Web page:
Ryan: Relaxing EPA Rules Endangers GM Lordstown
YOUNGSTOWN, Ohio – Rolling back fuel economy standards poses a threat to not just the environment and public health, but also to auto industry jobs at plants such as General Motors’ Lordstown Complex, U.S. Rep. Tim Ryan said Wednesday.
“The Trump Administration is setting Ohio back and putting GM Lordstown at risk,” Ryan. D-13 Ohio, said in response to Environmental Protection Agency administrator Scott Pruitt’s announcement Monday calling for reductions in emission standards on light-duty vehicles.
“The current vehicle standards save consumers money, create thousands of manufacturing jobs and reduce our dependence on foreign oil that is wrecking our public health and environment,” Ryan said.
Ryan said that Ohio is ranked second in production of light-vehicle models in the country and the industry here employs about 95,000 at an average salary of $61,500. Among the models that champion this fuel economy is the Chevrolet Cruze, which is manufactured at the Lordstown plant.
“Our bottom line is jobs and we can’t afford Trump’s policies that hurt one of our most important local industries,” Ryan said. “By encouraging automakers to invest more in large trucks and SUVs, President Trump is putting ideology ahead of jobs.”
Pruitt announced April 2 that the EPA would reduce the Obama-era targeted goals of achieving average fuel efficiencies of 50 miles per gallon for light-duty vehicles by 2025.
The Obama Administration put the standards in place in 2011 in an effort to reduce carbon emissions and to establish innovative ways to manufacture more fuel-efficient vehicles.
“The Obama administration’s determination was wrong,” Pruitt said in a statement. “Obama’s EPA cut the Midterm Evaluation process short with politically charged expediency, made assumptions about the standards that didn’t comport with reality and set the standards too high.”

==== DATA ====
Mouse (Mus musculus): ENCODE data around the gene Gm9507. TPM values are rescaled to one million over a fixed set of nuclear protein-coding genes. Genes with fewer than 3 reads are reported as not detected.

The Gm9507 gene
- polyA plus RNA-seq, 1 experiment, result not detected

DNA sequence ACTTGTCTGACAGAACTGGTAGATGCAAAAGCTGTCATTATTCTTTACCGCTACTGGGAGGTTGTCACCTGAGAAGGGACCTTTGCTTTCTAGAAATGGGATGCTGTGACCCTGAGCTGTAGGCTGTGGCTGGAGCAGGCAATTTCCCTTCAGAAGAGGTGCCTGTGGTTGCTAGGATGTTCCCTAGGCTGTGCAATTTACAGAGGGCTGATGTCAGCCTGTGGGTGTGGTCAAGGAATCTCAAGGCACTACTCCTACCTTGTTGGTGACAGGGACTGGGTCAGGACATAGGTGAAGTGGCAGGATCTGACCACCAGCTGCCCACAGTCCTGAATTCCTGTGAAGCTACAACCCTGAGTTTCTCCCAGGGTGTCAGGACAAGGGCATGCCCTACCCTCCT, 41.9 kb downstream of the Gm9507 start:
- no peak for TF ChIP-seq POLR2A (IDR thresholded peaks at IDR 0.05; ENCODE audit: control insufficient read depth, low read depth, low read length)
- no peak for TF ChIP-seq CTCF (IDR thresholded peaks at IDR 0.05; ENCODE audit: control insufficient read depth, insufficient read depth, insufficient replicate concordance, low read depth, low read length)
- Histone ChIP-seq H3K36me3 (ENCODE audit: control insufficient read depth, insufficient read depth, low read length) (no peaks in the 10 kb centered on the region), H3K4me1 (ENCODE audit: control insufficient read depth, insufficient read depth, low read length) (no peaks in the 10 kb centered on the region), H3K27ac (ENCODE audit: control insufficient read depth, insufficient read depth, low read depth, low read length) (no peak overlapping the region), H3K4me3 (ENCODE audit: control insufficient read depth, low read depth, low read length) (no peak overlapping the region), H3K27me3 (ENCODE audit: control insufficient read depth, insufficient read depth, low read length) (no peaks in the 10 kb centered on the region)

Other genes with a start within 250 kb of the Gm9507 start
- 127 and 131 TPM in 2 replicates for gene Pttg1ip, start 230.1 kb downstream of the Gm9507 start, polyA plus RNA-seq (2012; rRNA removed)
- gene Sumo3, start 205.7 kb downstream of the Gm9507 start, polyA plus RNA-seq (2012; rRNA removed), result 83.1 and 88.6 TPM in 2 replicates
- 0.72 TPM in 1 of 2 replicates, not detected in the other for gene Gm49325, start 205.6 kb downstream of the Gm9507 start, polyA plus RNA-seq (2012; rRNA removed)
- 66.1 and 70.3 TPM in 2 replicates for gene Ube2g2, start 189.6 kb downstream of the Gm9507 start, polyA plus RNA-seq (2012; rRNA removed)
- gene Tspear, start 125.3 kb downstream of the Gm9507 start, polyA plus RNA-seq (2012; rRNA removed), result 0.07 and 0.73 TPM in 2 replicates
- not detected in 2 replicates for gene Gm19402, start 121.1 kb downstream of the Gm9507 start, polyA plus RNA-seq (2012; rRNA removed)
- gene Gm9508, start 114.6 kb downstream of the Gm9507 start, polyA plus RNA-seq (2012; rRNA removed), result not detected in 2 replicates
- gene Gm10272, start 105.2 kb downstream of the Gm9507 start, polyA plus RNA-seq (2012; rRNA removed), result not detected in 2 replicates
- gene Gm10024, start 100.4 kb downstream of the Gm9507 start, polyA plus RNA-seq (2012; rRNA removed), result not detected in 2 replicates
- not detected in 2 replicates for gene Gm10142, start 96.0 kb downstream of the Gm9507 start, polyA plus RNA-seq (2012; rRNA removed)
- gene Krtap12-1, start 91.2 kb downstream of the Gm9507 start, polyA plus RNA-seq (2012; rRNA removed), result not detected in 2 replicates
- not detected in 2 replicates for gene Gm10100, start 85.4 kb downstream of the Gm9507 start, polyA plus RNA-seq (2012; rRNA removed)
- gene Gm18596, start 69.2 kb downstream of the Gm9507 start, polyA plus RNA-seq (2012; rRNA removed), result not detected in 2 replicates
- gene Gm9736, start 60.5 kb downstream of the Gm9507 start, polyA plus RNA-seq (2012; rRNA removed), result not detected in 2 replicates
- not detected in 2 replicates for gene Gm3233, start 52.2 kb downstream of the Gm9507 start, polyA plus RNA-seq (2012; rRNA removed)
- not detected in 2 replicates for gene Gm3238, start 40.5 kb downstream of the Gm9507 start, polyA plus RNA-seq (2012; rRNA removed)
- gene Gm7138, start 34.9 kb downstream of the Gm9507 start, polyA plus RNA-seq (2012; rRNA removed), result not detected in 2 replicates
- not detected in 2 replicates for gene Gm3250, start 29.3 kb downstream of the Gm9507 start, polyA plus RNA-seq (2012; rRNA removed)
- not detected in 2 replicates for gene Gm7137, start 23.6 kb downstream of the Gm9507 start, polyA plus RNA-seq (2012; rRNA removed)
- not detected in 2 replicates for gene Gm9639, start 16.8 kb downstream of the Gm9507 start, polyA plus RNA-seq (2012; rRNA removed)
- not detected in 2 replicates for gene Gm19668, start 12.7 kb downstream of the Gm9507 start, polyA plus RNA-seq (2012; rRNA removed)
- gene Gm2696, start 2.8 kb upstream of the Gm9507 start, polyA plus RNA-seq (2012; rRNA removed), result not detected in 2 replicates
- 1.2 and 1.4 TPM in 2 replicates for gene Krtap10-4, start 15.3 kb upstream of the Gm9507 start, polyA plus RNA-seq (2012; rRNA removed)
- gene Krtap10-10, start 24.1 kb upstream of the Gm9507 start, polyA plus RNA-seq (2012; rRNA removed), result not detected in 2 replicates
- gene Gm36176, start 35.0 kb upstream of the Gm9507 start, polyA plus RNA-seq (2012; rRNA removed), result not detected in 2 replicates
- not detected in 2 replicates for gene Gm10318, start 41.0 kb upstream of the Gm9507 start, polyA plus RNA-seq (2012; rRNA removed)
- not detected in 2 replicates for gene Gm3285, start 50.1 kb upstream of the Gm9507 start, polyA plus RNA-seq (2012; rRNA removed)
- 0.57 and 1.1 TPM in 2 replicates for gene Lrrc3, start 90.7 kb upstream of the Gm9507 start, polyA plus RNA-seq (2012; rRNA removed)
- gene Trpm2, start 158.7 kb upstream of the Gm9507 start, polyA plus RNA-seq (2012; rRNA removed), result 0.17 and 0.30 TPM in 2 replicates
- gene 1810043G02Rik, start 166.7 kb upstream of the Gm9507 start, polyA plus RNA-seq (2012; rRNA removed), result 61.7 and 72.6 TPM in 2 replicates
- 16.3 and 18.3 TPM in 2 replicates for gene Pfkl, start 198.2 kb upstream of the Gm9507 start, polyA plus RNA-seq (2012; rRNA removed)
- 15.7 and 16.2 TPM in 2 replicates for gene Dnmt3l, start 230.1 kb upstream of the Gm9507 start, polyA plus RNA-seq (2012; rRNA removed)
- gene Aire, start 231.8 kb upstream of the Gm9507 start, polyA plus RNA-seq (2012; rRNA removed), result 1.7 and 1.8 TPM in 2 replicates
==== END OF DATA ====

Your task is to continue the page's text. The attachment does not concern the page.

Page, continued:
The EPA head also took issue with past exemptions awarded to California, which has been allowed to impose even higher standards on vehicles in that state.
“Cooperative federalism doesn’t mean that one state can dictate the standards for the rest of the country,” he said. “EPA will set a national standard for greenhouse gas emissions that allows auto manufacturers to make cars that people both want and can afford – while still expanding environmental and safety benefits of newer cars.”
The Association of Global Automakers praised the move Monday.
“We appreciate the EPA’s data-driven process in arriving at its final determination that adjustments to the national GHG program are needed,” said John Bozella, the association’s president and CEO.
Attorneys general from 11 states including New York, Massachusetts and Iowa have already challenged the EPA ruling.
“All Americans deserve to enjoy fuel-efficient, low emission cars and light trucks that save money on gas, improve our health and support American jobs,” the officials said in a statement.
California Attorney General Xavier Becerra said the state was prepared to file suit against the EPA’s decision.
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